Theme with Variations
Russian Institute of Art History
D. Shostakovich, Collected Works, Vol. 10, Moscow, 1984
Russian State Archive for Literature and Art (Stack 2048, Inv. 1, Item 16; Inv. 2, Item 3)
Dedication: "To the blessed memory of Nikolai Aleksandrovich Sokolov"
"He was an excellent musician and teacher. I was able to acquire invaluable and lasting knowledge from him"
"The variations were written entirely under the influence of Glazunov. In one of them (the 8th) there were some subconscious attempts to move away from that influence. There were also some interesting rhythmic combinations.
All in all I regard the Variations and the Suite for two pianos as works that are completely unsuccessful. They were virtual copies of Glazunov (Variations) and partly copies of Glazunov and Tchaikovsky (Suite for Two Pianos)."
In New Collected Works the piano version of Theme and Variations is designated by an additional number, 3a
In 1921, during his third year at the conservatory, Shostakovich began studying a subject called “Form”. Nikolay Sokolov taught this class. “He was a magnificent musician and teacher,” recalled Shostakovich. “He often missed lessons, although he lived close to the conservatory. But I found a solution and ‘got the better’ of him by going to see him at home. This enabled me to acquire excellent and strong skills.” Studies were interrupted due to the teacher’s premature death on 27 March 1922.
The conservatory students were supposed not only to learn the theory of music forms, but also to gain practical skills by writing pieces in various forms, including variations. By the time the form class began, the students had already acquired some experience in orchestration, and Theme and Variations was possibly written as an orchestral composition.
The compositional process was not reflected in any documents, apart from the manuscripts. However, it can be presumed that the first version of the variations was written for piano, and then Shostakovich orchestrated it, modifying the notation as he went along. He was already familiar with this approach when composing Scherzo, Op. 1, which he had recently finished. Later, when he was much older, he used it in other orchestral compositions. It is also likely that when creating the final piano version, he took into account both sources—the full score and the rough piano draft.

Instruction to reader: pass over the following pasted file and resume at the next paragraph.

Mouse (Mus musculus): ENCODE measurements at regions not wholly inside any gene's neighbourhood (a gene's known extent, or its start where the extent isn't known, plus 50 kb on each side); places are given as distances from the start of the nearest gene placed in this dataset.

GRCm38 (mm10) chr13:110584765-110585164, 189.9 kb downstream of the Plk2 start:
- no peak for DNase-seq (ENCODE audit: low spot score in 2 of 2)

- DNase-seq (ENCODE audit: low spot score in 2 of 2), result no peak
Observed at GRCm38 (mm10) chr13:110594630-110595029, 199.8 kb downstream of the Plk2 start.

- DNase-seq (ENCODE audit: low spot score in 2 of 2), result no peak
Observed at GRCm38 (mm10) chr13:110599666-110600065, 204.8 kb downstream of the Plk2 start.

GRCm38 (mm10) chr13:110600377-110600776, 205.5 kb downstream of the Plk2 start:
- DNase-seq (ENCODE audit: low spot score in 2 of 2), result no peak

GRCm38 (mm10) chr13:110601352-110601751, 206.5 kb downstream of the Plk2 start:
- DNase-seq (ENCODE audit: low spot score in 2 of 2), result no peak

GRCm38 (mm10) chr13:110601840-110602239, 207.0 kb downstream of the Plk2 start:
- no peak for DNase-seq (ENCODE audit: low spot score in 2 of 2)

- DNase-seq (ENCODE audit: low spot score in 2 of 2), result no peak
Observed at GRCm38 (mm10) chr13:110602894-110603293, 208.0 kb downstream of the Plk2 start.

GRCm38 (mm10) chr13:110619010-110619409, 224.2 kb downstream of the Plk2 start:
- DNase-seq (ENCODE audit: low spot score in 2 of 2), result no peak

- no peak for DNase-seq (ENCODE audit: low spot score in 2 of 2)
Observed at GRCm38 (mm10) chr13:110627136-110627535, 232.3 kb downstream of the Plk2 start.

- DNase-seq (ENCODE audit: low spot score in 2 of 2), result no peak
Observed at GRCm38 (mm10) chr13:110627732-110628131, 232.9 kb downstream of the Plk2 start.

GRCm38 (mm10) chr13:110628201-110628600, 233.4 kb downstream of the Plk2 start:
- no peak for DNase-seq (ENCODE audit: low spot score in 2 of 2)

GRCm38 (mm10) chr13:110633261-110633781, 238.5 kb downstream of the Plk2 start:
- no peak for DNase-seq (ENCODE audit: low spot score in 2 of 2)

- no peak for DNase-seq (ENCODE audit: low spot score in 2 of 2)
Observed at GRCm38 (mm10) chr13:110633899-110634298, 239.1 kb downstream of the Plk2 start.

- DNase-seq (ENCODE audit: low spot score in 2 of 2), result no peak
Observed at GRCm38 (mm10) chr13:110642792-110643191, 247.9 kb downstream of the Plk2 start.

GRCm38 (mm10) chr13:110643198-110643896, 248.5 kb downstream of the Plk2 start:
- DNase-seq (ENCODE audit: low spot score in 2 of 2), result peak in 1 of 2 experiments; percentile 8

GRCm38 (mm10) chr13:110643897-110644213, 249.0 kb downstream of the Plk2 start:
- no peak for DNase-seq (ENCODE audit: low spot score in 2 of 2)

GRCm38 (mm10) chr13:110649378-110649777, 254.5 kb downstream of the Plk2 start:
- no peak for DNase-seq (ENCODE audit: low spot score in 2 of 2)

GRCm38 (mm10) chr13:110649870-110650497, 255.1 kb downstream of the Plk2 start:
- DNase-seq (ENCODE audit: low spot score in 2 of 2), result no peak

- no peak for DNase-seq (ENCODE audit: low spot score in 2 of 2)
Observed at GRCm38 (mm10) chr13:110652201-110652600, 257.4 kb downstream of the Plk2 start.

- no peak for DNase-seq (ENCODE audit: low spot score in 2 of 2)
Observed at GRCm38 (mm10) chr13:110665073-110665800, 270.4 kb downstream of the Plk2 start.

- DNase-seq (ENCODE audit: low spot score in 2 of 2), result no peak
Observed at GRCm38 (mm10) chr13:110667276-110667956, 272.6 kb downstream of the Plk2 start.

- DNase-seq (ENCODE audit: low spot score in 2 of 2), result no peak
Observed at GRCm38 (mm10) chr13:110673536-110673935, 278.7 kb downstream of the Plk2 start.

It was the piano version of Variations that Shostakovich presented at the exam for the form class on 19 June 1922. The piece was highly appraised by Aleksandr Glazunov. Shostakovich frequently performed it at later times. The work’s première took place on 22 May 1922 during a “Music History Monday” soirée of the Circle of Composers at the Russian Institute of Art History. The Variations were also performed on 27 January 1923 in the Small Hall of the Conservatory, at a concert of students, and on 8 November 1923 in the former Schroeder Hall during a concert of the Circle of Friends of Chamber Music.
Shostakovich included the Variations in his piano programmes under different titles. In the hand-written announcement about the concert of the Circle of Composers (on 22 May 1922), the work features as “Theme and Variations”, the concert programme in the Small Hall of the Conservatory (on 27 January 1923) mentioned “Variations for Orchestra in Piano Arrangement”, and in other cases the piano version of the work was simply called “Variations”.
In Volume 109 of New Collected Works, the piano arrangement of Op. 3 entitled “Theme and Variations” is being published for the first time. There is a recording of this work issued by Melodiya as part of the album, Dmitri Shostakovich for Children: Piano Pieces (performed by Rimma Bobritskaya).
Only recordings of the orchestral version were done abroad.